Curiosity killed the cat. Pandora’s box. Prometheus and fire. The garden of Eden. There are so many expressions and fables about the heavy burden associated with knowledge that I can’t even list all of the western ones.
We’ve been told we would have better living through chemistry. We live in the atomic age. People slightly older than me would remember when they were promised nuclear power would make electricity so cheap that usage wouldn’t be monitored.
In the United States, we have become so defined by a few historical exceptions that we’ve forgotten the rules. There is almost no argument that World War II shouldn’t have been fought. It’s unimaginable what might have occurred if the Allies hadn’t rushed to develop the first nuclear weapons and sabotaged Germany’s attempt (to the eternal credit of the Norwegian people). But in general, absent-minded professors have had their inventions snatched for pointless warmaking, profit, and oppression.
Technology also has so many good uses. Vaccines. Refrigeration. Feeding the hungry.
The term Luddite has become common enough again in the past few decades to be a convenient handle for anyone who opposes technology. What–we should go live in caves? No. The apple/fire/Pandora’s Box metaphors break down because they don’t distinguish enough. They make it too easy to dismiss not eating the apple as romantic fantasy.
There’s technology and there’s technology. A first classification would be things that could easily be used to kill the human race. Nuclear weapons would be the most obvious. The Internet, for all its down sides, is not going to kill us all. Even SkyNet used nuclear weapons.
Then there are things that are pointless. They don’t improve public health or feed the hungry. Their costs may not cause our extinction, but they don’t weigh out. Any number of industrial poisons used to feed our addiction to consumerism fits into this category.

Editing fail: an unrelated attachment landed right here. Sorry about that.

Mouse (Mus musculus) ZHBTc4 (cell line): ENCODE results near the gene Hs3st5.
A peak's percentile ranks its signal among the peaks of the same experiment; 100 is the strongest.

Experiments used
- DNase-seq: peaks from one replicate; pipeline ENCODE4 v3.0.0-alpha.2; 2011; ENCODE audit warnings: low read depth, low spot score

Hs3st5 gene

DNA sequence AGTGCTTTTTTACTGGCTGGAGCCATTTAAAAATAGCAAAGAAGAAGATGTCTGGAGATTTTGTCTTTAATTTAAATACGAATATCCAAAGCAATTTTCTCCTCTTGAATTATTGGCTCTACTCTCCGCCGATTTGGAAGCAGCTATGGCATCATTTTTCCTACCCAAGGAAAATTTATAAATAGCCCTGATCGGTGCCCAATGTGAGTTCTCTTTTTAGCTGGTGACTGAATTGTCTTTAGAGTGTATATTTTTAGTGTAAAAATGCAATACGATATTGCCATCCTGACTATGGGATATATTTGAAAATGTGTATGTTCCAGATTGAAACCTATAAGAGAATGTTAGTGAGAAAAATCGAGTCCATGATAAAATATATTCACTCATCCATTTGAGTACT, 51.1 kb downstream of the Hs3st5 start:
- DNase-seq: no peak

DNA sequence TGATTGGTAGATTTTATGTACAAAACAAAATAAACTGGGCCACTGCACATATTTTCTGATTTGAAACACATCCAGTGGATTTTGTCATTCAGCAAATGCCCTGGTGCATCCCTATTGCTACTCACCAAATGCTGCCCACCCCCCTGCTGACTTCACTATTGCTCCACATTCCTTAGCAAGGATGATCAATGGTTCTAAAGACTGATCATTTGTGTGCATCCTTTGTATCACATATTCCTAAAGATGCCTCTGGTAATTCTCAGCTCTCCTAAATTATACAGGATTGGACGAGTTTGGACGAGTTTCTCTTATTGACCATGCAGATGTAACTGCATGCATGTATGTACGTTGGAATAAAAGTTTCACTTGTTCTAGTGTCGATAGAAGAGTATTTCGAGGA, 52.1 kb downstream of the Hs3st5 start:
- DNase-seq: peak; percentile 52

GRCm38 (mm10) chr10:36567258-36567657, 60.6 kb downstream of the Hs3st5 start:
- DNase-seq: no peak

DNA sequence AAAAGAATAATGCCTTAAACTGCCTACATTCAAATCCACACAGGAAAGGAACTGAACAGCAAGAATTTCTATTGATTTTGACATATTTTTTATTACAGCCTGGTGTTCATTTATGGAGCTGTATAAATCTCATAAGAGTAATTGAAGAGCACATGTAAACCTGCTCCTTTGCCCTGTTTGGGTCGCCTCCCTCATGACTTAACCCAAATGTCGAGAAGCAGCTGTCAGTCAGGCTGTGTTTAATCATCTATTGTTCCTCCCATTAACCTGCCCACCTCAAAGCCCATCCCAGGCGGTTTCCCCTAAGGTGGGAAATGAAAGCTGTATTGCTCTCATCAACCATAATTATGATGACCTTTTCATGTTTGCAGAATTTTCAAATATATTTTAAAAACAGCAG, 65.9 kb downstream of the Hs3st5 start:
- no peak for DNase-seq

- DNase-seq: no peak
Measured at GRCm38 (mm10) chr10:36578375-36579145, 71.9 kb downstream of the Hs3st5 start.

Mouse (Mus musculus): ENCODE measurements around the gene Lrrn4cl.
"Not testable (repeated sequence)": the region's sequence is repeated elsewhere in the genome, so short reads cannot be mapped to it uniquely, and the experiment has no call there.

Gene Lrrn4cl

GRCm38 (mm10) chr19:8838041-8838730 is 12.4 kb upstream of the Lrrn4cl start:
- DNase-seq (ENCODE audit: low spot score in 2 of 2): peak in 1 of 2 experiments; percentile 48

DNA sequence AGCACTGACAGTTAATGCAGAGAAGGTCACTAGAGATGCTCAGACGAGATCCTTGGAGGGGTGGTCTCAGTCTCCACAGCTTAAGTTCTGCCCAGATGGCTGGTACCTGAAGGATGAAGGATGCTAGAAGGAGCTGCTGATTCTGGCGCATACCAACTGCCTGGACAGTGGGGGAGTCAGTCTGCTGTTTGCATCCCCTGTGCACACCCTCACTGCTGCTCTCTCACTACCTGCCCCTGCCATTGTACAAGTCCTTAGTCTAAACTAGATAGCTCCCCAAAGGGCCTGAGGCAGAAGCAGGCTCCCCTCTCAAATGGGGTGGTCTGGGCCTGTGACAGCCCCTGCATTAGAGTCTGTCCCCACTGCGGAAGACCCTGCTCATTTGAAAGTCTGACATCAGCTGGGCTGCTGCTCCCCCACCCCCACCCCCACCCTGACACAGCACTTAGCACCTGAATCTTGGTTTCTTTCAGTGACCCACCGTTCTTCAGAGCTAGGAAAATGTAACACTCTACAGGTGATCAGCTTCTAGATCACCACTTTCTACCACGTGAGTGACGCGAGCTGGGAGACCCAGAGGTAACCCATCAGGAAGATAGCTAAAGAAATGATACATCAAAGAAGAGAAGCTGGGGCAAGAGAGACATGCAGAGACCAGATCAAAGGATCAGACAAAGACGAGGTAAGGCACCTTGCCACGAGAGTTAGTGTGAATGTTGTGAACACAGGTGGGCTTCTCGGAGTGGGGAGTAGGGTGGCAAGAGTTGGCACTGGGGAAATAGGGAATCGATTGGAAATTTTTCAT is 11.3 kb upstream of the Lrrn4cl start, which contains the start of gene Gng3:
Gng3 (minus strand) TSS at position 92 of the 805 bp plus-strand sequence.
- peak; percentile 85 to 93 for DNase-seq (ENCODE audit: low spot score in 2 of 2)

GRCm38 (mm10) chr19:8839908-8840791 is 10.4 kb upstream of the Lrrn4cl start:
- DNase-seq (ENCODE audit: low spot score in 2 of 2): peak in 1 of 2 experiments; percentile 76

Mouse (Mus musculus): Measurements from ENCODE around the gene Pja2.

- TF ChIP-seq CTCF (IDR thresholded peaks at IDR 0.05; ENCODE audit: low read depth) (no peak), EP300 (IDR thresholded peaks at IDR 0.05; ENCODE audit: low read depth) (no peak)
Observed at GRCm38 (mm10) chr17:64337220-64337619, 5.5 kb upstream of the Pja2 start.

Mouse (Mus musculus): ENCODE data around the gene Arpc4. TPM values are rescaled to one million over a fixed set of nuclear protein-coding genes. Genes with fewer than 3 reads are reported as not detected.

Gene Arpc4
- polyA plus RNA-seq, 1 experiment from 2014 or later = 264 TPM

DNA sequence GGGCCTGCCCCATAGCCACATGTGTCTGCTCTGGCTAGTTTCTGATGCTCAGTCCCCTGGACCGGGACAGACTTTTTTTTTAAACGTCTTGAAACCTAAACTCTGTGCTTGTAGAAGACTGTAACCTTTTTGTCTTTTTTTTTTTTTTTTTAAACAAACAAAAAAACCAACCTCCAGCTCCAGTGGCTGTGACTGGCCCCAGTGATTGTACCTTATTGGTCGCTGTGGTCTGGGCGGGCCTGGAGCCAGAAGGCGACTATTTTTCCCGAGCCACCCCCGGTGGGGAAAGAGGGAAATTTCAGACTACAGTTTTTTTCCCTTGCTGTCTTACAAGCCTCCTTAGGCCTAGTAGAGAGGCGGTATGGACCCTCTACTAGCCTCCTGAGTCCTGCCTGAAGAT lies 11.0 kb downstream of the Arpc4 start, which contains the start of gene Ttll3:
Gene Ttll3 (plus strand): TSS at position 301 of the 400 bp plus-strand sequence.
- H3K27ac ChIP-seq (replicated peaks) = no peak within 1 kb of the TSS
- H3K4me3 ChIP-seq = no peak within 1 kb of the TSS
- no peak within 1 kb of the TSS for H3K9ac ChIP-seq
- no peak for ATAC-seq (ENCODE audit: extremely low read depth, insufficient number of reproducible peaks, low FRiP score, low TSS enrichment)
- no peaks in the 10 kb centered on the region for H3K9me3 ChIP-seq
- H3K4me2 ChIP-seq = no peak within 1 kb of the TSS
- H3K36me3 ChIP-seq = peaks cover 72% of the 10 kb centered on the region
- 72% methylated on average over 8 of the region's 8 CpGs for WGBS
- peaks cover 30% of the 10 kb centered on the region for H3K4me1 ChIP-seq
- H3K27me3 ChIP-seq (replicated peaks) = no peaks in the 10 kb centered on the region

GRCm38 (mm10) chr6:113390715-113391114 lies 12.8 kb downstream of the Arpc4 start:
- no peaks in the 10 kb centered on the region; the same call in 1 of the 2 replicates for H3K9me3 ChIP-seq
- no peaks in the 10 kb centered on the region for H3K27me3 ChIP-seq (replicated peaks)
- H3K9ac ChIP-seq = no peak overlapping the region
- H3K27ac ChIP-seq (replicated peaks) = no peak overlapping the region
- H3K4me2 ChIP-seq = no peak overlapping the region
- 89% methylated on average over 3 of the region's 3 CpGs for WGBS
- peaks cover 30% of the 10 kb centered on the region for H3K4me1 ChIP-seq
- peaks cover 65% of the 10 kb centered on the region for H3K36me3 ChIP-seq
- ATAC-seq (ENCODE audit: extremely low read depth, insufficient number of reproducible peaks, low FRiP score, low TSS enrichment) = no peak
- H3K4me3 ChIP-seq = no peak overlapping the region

If something has potential uses as a weapon but won’t cause us to make ourselves extinct, but it also has great potential benefits, then it probably should be ok. If there’s no positives to it, why even travel down that road of invention? And if the risk is extinction, why pretend that JFK will save us from every possible Cuban missile crisis?
The creators promise to make vaccines, take all the carbon out of the atmosphere, and eliminate contamination from chemicals. Great. That might actual implicate the flip-side: species saving technologies that might be very dangerous too. But the truth is, the creator is a scientist who already has tried or succeeded in patenting genes. He tried to beat the academic human genome project to conclusion in order to do that.
It’s not that people who make great discoveries shouldn’t be rewarded, but can’t you see where this is going? Scientists love evidence and testing hypotheses. The evidence shows that humanity is not capable of handling these things without poisoning the planet. We haven’t blown ourselves up with nukes yet, but we have put toxic chemicals into every living thing, mostly for no meaningful purpose. We are in the process of turning this planet into Venus, which is basically hell, through carbon pollution.
Many of those chemicals are synthetic. If we can’t even understand the effects of synthetic chemicals, I don’t see any good reason to take it to the next level of emergence unless it is absolutely done with extreme care (which it won’t be).
It will now be possible to make bacteria that kill only select species. Or maybe even select people. Your own personal superflu.
Besides the Luddite tag there is also the argument that these things are inevitable, or, like the bomb, it’s better that we get them before Iran (or whoever). Well. Then can we please create some synthetic compassion and intelligence?